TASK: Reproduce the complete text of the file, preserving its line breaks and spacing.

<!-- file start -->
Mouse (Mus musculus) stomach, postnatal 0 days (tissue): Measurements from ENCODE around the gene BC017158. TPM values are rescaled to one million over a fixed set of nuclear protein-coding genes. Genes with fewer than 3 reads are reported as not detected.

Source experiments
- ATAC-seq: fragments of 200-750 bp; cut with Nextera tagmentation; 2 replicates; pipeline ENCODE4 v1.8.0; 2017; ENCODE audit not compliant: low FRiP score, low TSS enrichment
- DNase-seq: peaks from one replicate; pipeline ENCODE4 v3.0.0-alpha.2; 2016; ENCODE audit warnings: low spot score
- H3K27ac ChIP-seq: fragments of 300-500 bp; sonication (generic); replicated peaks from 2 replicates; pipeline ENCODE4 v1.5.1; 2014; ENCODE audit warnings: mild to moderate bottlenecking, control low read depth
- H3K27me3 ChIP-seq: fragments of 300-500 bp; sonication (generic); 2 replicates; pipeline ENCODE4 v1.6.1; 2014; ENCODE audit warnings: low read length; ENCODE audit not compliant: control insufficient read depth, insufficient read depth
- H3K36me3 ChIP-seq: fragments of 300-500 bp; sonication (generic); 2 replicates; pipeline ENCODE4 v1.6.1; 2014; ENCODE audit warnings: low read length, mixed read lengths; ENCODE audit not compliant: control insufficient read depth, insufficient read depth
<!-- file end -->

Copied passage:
Mouse (Mus musculus) stomach, postnatal 0 days (tissue): Measurements from ENCODE around the gene BC017158. TPM values are rescaled to one million over a fixed set of nuclear protein-coding genes. Genes with fewer than 3 reads are reported as not detected.

Source experiments
- ATAC-seq: fragments of 200-750 bp; cut with Nextera tagmentation; 2 replicates; pipeline ENCODE4 v1.8.0; 2017; ENCODE audit not compliant: low FRiP score, low TSS enrichment
- DNase-seq: peaks from one replicate; pipeline ENCODE4 v3.0.0-alpha.2; 2016; ENCODE audit warnings: low spot score
- H3K27ac ChIP-seq: fragments of 300-500 bp; sonication (generic); replicated peaks from 2 replicates; pipeline ENCODE4 v1.5.1; 2014; ENCODE audit warnings: mild to moderate bottlenecking, control low read depth
- H3K27me3 ChIP-seq: fragments of 300-500 bp; sonication (generic); 2 replicates; pipeline ENCODE4 v1.6.1; 2014; ENCODE audit warnings: low read length; ENCODE audit not compliant: control insufficient read depth, insufficient read depth
- H3K36me3 ChIP-seq: fragments of 300-500 bp; sonication (generic); 2 replicates; pipeline ENCODE4 v1.6.1; 2014; ENCODE audit warnings: low read length, mixed read lengths; ENCODE audit not compliant: control insufficient read depth, insufficient read depth